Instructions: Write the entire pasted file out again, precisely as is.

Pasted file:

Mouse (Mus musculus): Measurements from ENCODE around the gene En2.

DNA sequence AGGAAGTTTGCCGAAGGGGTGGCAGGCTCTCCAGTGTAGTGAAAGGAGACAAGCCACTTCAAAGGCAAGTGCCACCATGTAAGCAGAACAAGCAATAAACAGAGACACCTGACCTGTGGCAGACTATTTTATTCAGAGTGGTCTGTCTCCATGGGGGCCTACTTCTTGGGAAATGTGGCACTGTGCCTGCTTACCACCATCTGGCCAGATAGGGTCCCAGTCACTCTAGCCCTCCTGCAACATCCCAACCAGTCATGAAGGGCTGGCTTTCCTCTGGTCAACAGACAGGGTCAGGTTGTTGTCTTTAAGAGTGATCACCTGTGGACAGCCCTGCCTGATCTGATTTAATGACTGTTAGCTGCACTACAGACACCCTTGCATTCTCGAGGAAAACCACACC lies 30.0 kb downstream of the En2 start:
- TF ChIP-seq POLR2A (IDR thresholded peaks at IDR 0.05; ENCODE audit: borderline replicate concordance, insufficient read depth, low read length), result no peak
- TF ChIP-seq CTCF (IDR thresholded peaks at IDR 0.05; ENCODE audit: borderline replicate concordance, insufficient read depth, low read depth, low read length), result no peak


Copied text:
Mouse (Mus musculus): Measurements from ENCODE around the gene En2.

DNA sequence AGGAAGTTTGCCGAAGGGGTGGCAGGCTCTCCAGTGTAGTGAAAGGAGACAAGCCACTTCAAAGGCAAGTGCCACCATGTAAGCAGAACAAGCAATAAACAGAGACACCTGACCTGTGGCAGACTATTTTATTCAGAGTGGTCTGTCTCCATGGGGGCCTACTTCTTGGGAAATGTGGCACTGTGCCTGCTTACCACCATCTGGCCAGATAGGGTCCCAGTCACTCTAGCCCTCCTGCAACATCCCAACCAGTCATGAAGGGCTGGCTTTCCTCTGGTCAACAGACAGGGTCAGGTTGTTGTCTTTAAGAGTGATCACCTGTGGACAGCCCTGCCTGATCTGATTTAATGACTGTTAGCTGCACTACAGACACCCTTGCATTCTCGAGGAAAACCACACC lies 30.0 kb downstream of the En2 start:
- TF ChIP-seq POLR2A (IDR thresholded peaks at IDR 0.05; ENCODE audit: borderline replicate concordance, insufficient read depth, low read length), result no peak
- TF ChIP-seq CTCF (IDR thresholded peaks at IDR 0.05; ENCODE audit: borderline replicate concordance, insufficient read depth, low read depth, low read length), result no peak